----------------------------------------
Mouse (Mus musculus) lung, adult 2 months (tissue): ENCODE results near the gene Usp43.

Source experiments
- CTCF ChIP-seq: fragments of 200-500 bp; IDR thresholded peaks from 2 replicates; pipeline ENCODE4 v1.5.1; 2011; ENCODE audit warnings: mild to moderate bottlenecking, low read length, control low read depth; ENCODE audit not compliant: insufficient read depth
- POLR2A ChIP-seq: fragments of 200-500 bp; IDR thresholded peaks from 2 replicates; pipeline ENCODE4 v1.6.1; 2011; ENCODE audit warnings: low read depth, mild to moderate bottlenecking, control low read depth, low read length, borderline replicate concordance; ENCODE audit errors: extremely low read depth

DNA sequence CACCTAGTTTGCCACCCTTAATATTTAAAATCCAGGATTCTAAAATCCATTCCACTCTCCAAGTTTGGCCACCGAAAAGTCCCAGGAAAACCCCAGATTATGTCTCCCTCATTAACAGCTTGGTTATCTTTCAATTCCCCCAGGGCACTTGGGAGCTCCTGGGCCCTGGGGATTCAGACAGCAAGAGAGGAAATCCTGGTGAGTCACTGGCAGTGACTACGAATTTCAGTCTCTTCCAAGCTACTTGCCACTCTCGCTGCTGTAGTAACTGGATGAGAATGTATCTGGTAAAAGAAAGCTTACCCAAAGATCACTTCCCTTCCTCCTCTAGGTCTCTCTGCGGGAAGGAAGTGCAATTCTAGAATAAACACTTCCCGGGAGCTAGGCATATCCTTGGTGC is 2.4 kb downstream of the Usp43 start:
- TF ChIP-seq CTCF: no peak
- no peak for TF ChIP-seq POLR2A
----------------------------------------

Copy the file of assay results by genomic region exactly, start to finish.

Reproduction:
Mouse (Mus musculus) lung, adult 2 months (tissue): ENCODE results near the gene Usp43.

Source experiments
- CTCF ChIP-seq: fragments of 200-500 bp; IDR thresholded peaks from 2 replicates; pipeline ENCODE4 v1.5.1; 2011; ENCODE audit warnings: mild to moderate bottlenecking, low read length, control low read depth; ENCODE audit not compliant: insufficient read depth
- POLR2A ChIP-seq: fragments of 200-500 bp; IDR thresholded peaks from 2 replicates; pipeline ENCODE4 v1.6.1; 2011; ENCODE audit warnings: low read depth, mild to moderate bottlenecking, control low read depth, low read length, borderline replicate concordance; ENCODE audit errors: extremely low read depth

DNA sequence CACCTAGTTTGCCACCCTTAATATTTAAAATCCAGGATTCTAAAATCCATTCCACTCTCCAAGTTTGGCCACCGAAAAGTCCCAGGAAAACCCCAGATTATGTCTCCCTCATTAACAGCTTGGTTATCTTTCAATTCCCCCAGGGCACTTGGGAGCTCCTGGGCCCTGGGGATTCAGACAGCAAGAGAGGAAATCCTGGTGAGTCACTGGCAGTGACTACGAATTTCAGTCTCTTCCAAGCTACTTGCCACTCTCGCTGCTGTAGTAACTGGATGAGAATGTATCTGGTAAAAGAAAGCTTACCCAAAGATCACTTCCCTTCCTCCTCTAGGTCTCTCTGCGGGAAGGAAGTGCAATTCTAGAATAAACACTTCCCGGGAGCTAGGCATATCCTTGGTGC is 2.4 kb downstream of the Usp43 start:
- TF ChIP-seq CTCF: no peak
- no peak for TF ChIP-seq POLR2A